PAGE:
Anglicans are Protestants?

PJ

Taxiarches
Joined
Oct 17, 2006
Messages
6,494
Reaction score
0
Points
0
Location
New England
One of my fellow Catholic posters (Wyatt, if I remember rightly) recently commented that Anglicans are Protestants. At that time, I wasn't much inclined to start a discussion about whether they are or aren't; but I changed my mind when I read the blog post Pro and Con testantism. Anyone else interested in discussing/debating it?

The Reformers of the 16th century used the word "Protestant" to declare that they believed in the Scriptures, and that they sought to be more Catholic than the Papists who obscured the Scriptures, failed to proclaim their meaning, and hid the Gospel under centuries of superstitious rubble.
and

The current Pope, Benedict XVI, the noblest German of them all, whose works I have long respected since the days when we called him Cardinal Ratzinger, is one of the finest Protestants to be published in modern times. Clearly he favors the Gospel and the Scripture just as we do (I wish I could say the same about his rather large denomination). Because he is such a Protestant, it is not easy to be more Catholic than he is.
 

Ortho_cat

Protokentarchos
Joined
Jun 29, 2009
Messages
5,392
Reaction score
0
Points
0
Age
38
Location
Wichita, KS
they broke off from the Catholic Church and the supreme pontiff of Rome, no?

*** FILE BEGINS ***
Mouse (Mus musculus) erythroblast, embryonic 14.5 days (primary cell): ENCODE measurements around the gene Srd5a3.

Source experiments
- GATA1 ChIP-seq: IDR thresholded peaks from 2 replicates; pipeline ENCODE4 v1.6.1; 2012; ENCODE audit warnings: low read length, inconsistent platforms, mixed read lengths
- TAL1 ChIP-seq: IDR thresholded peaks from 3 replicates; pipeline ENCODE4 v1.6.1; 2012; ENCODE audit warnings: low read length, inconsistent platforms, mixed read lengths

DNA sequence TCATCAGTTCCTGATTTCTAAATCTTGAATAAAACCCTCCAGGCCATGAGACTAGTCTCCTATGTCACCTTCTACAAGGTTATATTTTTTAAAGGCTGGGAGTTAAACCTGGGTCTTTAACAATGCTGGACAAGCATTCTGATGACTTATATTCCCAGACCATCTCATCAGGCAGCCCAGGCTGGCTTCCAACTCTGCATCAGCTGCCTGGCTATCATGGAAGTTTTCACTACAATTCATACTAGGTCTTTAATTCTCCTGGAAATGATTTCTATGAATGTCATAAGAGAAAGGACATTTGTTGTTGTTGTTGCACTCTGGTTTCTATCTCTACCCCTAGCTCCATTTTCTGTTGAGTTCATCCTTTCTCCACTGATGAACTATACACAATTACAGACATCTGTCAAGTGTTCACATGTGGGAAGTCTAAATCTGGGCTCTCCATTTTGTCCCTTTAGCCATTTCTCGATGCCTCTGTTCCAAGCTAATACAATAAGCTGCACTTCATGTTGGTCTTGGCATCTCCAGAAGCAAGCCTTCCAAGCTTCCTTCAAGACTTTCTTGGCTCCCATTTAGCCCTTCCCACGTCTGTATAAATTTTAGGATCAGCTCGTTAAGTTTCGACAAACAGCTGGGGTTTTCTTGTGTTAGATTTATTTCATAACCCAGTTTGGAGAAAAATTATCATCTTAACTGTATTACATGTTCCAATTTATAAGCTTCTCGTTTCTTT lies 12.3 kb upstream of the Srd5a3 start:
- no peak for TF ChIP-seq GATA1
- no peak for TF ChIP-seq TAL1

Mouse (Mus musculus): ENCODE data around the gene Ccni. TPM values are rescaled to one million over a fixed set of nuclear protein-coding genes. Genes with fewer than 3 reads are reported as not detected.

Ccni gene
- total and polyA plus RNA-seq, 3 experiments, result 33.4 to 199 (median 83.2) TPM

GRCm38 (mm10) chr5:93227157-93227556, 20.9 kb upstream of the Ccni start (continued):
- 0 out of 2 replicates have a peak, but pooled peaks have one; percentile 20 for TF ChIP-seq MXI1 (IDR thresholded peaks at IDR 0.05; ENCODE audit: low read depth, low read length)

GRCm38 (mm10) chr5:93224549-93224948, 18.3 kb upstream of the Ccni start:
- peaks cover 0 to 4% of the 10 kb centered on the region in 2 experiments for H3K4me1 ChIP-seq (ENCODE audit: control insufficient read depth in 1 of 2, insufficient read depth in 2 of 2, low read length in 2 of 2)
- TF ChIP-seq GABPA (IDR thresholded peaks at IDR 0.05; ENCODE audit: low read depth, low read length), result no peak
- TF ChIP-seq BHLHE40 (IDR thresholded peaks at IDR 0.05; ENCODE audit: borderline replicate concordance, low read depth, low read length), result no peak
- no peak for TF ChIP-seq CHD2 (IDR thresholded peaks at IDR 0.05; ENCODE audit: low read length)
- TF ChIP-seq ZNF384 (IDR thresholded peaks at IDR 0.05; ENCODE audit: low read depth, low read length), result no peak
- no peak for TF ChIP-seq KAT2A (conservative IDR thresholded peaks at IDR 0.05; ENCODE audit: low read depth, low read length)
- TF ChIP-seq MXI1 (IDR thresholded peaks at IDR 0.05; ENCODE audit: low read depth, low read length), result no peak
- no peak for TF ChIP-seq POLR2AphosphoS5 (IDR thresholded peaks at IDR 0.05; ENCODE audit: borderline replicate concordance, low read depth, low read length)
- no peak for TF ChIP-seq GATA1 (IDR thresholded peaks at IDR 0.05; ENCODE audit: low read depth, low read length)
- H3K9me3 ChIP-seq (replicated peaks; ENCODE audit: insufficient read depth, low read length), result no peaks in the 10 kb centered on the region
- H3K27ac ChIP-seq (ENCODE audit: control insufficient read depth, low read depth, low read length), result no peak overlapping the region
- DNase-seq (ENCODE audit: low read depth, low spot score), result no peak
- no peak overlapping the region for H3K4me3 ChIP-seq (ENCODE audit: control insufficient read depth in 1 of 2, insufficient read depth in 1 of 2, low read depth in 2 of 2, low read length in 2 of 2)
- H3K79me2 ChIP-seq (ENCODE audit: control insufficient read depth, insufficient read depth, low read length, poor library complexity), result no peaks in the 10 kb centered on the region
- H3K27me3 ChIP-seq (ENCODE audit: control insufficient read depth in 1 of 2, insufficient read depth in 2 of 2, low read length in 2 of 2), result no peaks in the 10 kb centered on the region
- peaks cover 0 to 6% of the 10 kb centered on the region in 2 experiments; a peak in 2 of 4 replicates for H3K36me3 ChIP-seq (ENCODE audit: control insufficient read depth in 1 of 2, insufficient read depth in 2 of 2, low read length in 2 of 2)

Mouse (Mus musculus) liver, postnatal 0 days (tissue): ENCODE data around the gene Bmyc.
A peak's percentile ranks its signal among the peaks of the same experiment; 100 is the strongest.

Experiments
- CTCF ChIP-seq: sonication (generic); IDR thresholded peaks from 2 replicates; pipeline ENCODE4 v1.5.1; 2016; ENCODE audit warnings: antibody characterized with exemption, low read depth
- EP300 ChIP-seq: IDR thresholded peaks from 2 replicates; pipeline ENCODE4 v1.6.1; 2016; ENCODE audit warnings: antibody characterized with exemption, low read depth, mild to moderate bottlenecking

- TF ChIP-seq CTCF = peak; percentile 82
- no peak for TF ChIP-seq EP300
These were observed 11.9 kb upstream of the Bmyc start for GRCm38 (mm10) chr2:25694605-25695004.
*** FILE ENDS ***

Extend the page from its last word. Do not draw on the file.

Luke

Taxiarches
Joined
Dec 5, 2008
Messages
7,033
Reaction score
4
Points
38
For most of my life I thought they were protestant since they broke away from the Pope, but I know a priest who would consider Anglicans to more Catholic than anything.
 

PJ

Taxiarches
Joined
Oct 17, 2006
Messages
6,494
Reaction score
0
Points
0
Location
New England
Gamliel said:
For most of my life I thought they were protestant since they broke away from the Pope, but I know a priest who would consider Anglicans to more Catholic than anything.
I was thinking about also providing a link to Two heads are better than one, from the same blog. Your post just provided a nice lead-in.  :)

In a recent conversation behind the scenes, via email, a very sincere fellow has been trying to convince me that Anglicanism is a "two-headed monster." It is the same old worn-out argument that the Elizabethan Settlement (as if they understood it) was flawed from the start, because, golly gee whiz, you just can't be both Catholic and Protestant.
 

Asteriktos

Hypatos
Joined
Oct 4, 2002
Messages
39,083
Reaction score
26
Points
48
Age
41
Anglicans as too cool to be Protestants.
 

Iconodule

Hoplitarches
Joined
Jan 2, 2010
Messages
16,485
Reaction score
0
Points
36
Age
38
Location
PA, USA
The Anglican "Articles of Religion" are plainly Protestant, and many Anglicans even follow them. The Anglicans who ignore them have a choose-your-own-adventure attitude which can also, perhaps, be traced to Protestantism.
 

Ortho_cat

Protokentarchos
Joined
Jun 29, 2009
Messages
5,392
Reaction score
0
Points
0
Age
38
Location
Wichita, KS
Don't most Anglicans follow sola scriptura these days? That is clearly a protestant doctrine.
 

Alveus Lacuna

Taxiarches
Joined
Sep 17, 2008
Messages
7,416
Reaction score
0
Points
0
Location
Missouri, USA
Iconodule said: